The Movie Waffler Shorts Showcase - NIGHT OF THE SLASHER / NIHAN: THE LAST PAGE / BLOODY BURLESQUE | The Movie Waffler


We take a look at another trio of recent shorts.

Reviews by Benjamin Poole (@filmclubchs)

Nihan: The Last Page
A bittersweet treat to open this Valentine’s Day shorts showcase, as we discuss the latest from Azarbaijani wunderkind Tofiq Rzayev, Nihan: The Last Page. I’m a huge fan of Tofiq’s earlier work, short films that are as compelling as they are beautiful, and which are also, wonderfully, like this one, freely available on YouTube.
Nihan: The Last Page adds another layer to Rzayev’s manifold body of work, which is composed of exquisitely crafted human dramas narratively fuelled by mystery and emotion. In Nihan: The Last Page, however, the tightly plotted dynamics of Rzayev’s last film The Cleaner give way to a short that is more abstract and enigmatic in its approach.
Erhan Sancar plays a writer, who is heartbroken after the death of his love Nihan (Sevgi Ucgayabasi - who also wrote the original story). The name Nihan means unknown or secret in Hindi, and is apposite to this film's enigmatic atmosphere, which centres upon the man attempting to complete his written account of the time he spent and the love he shared with Nihan, and also coming to terms with the girl’s bereaved sister. United in that awful threshold of grief, the two characters argue, cry and eventually support each other, all the while bathed in Rzayev’s characteristically gorgeous use of light; thick ambers and inky blacks which exemplify the film’s life and death thematics. Some have found Nihan’s inscrutable ending a confusing misfire, but this would be to underestimate the artistry of this superb film maker, whose quiet confidence is in every frame. This isn’t a film driven by narrative, but one that asks us to share in its poignant atmosphere. To quote Wilkie Collins, writing in another tale concerning lost love and haunted rooms, ‘ask yourself if there is any explanation of the mystery of your own life and death’: evocative of universal sensations, the intangible questions that underpin our very own narratives, Rzayev’s films linger for far longer in the heart than their short running times allow the eyes.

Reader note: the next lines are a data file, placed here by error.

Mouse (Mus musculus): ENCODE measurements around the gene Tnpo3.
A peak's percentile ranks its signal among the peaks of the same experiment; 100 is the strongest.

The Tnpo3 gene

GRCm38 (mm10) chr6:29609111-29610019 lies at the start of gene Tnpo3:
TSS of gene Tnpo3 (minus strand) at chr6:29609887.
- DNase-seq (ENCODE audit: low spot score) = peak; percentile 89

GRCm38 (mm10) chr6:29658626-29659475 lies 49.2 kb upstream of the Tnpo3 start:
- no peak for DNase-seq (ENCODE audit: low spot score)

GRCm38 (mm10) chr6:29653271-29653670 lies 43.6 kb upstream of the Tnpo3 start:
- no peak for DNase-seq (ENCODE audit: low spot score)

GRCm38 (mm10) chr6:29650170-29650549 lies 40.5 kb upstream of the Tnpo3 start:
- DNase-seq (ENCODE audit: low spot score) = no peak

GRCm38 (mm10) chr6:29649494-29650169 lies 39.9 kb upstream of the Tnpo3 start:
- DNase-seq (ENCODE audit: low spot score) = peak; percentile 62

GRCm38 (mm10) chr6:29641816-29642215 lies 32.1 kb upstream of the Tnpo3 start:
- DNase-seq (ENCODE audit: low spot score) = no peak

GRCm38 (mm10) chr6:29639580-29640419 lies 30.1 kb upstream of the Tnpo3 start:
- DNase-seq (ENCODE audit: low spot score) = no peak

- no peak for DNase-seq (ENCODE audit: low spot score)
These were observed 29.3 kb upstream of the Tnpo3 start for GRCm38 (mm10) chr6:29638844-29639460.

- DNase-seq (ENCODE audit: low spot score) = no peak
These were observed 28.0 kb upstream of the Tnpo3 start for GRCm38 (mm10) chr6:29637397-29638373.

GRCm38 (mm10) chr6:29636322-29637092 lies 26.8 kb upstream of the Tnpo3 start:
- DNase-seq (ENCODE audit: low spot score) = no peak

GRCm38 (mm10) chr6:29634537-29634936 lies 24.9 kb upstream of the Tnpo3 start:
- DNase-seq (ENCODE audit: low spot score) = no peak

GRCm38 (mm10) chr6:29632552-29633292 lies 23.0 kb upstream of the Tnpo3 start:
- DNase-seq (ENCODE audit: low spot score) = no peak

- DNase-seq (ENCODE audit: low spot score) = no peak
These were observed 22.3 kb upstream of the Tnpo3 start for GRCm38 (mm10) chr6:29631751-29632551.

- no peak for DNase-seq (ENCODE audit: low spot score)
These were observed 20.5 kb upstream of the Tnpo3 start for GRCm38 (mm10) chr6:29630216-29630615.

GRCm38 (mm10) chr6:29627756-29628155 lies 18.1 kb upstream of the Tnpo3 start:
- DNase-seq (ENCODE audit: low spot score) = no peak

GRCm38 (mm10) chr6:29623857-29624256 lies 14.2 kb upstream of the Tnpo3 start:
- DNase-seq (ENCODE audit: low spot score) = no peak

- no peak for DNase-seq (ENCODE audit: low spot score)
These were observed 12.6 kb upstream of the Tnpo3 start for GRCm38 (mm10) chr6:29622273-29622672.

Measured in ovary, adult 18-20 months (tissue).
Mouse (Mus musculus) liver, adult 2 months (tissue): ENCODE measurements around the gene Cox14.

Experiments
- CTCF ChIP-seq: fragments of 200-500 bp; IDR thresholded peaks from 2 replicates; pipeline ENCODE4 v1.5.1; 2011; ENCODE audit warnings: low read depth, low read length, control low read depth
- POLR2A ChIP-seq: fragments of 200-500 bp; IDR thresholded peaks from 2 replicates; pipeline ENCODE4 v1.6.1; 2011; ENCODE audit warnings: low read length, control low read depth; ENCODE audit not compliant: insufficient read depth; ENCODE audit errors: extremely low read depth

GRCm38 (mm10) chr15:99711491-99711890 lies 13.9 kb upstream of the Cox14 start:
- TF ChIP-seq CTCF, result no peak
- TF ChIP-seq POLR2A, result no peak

Bloody Burlesque
Nihan: The Last Page’s stoicism is such that the film is at times almost static, with pensive moments of the man staring into empty corridors, or Pinter-esque pauses that express more than the pleasingly fashioned subtitles ever could. In this crash-bang-wallop-what-a-vine age of attention deficit media, I found this thoughtful calm welcome. And, as if in cosmic response, next up is Bloody Burlesque, a three minute baroque short focussing on that theatrical half dance/half stripping thing that everyone seemed to be into a few years ago.
In a velvety night club, a lady with not very many clothes on cavorts upon a stage for the edification of the floor. But this isn’t a night in Stringfellows; the audience are pointedly composed of older people, and upon the dancer’s sinewy frame are scrawled heavy words like ‘cancer, leukaemia, suffering’. And then a bucket of blood is produced…
Bloody Burlesque has the abstract, figurative dynamism of a poem. The dancer’s (Tonya Kay) routine is one that is at once abject, but also entirely empowering; not just in terms of a woman having complete mastery of her own sexuality, but also, upon the diegesis of the stage, her own fateful destiny. Using motion to interpret, and physicality to explore, Bloody Burlesque is a shrewd, sexual and suggestive short.

Night of the Slasher
Crikey, there’s even more female frolicking in the much hyped Night of the Slasher (part of the official SXSW selection, no less), which opens on a close up homage to Marilyn Burns' iconic denim derriere sequence from The Texas Chain Saw Massacre, leading into some saucy dancing - to some excellently '80s style hair metal - from heroine Jenelle (Lily Berlina). The reference is deliberate, of course, as Night of the Slasher is another self-reflexive slasher take off. Scream is over two decades old now, but it’s interesting how well the Slasher sub-genre stands up to the endless spoofery that has become its lot, with Night of the Slasher managing to execute its own largely fresh take on the ‘slasher-parody-or-is-it?’ dynamic. Jenelle has a handwritten to do list of ‘Horror Movie Sins’ (dance sexy, drink beer, take drugs, have sex: it doesn’t take much to transgress in a slasher film, does it? I bet anyone reading this has completed at least two of Jenelle’s bullet points in the last 24 hours!), which she works her way through in order to summon a masked nemesis…
Purporting to be shot in one take, Night of the Slasher is technically brilliant, with the camera zipping from long shots to close up, from Jenelle’s bum to her point of view, but, unlike, say, the empty aesthetics of Birdman, here the style is in complete service of the plot, creating a thrilling claustrophobia that exemplifies the brutal choreography between the final girl and the killer. The latter, in a joke of incandescent brilliance, sports a white mask based on the visage of Leonard Nimoy - a smart touch that characterises the ingenuity of this funny, scary and snappy short.

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